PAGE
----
WAUSAU - We teach our kids to look both ways before they cross the street, buckle their seatbelts, and never drink and drive. But our kids may be teaching us a safety lesson soon. When it comes to texting and driving, adults are worse offenders than teenagers.
Today, Wausau Police went to Wausau West High School. Instead of telling them how dangerous texting and driving can be, they showed them.
This simulator car has an accelerator and brakes, but doesn't actually move. Students who went in thinking they can get away with texting and driving found out otherwise.
"I think they do feel like they do a pretty good job. They might say, 'Well oh yeah I was speeding a little bit'. But they don't even realize the drifting and the danger that it could cause," says Maureen Pilsner, from the Wausau Police Department.
One of our reporters gave it a shot, thinking she did pretty well. But she hit two people, another car, and had two speeding violations.
"Anything that you're texting or reading over the phone while you're driving is not worth dying for or risking someone else's life so it can wait. Hopefully through people's passion on this topic more lives can be saved in the future," says Maggie Deloye, a Wausau West Senior.
The Wausau Police Department is offering the simulator to anyone in Marathon County who wants to learn the dangers of distracted driving. Officers will take it to businesses, schools and community events. If you're interested, you can call the police department.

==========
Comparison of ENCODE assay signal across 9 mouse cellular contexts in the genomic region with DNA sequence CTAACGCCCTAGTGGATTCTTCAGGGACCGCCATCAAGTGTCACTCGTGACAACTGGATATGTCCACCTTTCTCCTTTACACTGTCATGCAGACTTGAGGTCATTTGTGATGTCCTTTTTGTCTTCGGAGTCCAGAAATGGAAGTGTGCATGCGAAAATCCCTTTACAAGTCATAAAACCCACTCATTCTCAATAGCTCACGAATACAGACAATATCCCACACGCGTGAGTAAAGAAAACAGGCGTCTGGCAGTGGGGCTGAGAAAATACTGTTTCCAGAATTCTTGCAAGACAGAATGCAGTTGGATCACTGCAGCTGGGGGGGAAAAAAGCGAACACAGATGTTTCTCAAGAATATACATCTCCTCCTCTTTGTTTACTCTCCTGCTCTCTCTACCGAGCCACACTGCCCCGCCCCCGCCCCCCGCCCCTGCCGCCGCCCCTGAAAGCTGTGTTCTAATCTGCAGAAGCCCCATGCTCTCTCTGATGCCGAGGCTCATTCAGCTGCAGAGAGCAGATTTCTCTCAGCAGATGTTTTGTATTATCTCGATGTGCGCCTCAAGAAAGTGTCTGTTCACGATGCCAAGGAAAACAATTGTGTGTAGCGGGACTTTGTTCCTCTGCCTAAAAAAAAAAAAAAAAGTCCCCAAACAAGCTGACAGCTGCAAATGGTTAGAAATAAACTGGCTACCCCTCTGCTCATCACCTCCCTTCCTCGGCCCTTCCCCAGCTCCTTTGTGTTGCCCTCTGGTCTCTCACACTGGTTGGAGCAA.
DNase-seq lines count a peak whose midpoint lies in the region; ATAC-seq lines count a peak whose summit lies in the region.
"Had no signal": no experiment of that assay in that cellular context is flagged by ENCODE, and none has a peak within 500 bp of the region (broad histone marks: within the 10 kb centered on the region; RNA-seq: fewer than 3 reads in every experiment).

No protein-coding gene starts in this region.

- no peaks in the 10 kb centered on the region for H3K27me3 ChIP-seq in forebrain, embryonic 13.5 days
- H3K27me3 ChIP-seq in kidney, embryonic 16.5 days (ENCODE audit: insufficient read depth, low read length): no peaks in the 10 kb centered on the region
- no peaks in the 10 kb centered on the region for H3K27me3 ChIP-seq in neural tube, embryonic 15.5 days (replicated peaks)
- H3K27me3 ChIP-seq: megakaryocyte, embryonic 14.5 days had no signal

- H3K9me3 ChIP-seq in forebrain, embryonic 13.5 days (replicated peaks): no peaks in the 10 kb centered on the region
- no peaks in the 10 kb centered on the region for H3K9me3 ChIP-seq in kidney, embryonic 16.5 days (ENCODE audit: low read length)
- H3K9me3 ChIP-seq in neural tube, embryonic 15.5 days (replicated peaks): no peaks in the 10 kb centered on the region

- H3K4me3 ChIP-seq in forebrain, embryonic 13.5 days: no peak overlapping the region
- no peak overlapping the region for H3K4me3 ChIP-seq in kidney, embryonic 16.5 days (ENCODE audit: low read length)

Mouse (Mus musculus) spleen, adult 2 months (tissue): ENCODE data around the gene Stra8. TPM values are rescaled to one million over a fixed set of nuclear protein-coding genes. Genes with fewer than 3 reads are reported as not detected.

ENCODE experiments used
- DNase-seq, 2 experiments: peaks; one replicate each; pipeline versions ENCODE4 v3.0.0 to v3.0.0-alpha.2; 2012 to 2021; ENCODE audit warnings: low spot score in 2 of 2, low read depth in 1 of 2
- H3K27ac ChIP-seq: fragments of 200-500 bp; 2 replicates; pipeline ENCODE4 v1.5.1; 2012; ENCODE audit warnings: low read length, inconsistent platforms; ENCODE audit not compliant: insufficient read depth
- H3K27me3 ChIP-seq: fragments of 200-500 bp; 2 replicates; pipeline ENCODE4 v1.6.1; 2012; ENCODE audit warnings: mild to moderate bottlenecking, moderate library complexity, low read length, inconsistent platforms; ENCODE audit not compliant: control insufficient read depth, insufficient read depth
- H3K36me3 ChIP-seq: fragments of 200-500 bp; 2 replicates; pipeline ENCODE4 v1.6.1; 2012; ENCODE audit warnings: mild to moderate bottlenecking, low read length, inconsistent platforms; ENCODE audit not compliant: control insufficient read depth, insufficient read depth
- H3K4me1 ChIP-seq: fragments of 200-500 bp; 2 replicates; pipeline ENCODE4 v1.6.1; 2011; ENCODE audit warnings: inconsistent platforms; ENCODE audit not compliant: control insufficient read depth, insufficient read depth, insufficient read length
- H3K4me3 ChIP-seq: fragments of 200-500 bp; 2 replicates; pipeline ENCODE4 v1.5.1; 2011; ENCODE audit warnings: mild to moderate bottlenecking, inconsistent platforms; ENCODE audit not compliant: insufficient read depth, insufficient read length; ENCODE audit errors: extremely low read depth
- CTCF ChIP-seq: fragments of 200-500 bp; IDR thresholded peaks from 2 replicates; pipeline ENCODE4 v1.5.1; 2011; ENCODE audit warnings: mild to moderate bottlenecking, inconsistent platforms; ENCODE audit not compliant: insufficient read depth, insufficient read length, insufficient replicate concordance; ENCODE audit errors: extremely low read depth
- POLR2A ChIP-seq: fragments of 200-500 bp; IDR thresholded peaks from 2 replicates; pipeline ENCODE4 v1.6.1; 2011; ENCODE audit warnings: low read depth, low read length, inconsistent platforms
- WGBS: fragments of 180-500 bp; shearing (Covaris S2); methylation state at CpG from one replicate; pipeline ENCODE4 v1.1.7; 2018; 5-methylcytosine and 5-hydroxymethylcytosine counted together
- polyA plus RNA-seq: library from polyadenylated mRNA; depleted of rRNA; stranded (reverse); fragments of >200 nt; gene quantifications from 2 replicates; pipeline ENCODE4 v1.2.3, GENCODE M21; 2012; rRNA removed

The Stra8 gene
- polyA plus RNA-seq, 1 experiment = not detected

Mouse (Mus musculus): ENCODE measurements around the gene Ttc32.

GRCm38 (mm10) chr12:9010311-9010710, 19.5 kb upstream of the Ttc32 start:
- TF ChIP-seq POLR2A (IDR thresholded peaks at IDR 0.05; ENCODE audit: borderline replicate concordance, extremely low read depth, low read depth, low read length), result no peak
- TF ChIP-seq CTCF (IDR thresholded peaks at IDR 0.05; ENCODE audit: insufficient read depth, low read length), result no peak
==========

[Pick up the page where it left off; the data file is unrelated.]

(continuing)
LAC DU FLAMBEAU - On a busy stretch of Highway 47 near Lac du Flambeau -- where hundreds of wheels spin at 55 miles-per-hour each day -- just one tire drags at a slower pace, pulled by one man: the Tire Man.
"I guess I'm the only one nutty enough to do it, I suppose," Frank Tarantino said with a laugh.
Tarantino lives in Mercer, but trains for marathons in Lac du Flambeau. He started pulling a tire on a chain a few years ago after reading about it in a fitness magazine. People often stop to take his picture.
"Little by little you run a little further, a little further," Tarantino said.
LAC DU FLAMBEAU - Just a few years ago, crumbling cement, steps, and seats filled Lac du Flambeau's Indian Bowl. Now, a major reconstruction project is halfway done. It will hopefully give people from all over a chance to learn about Native American culture and traditions once again.
"We increase that sense of pride in our community," said Director of Planning and Development Emerson Coy.
Coy still remembers how the old Indian Bowl used to look like.
"It was used in bad shape before that and it was sad," said Coy.
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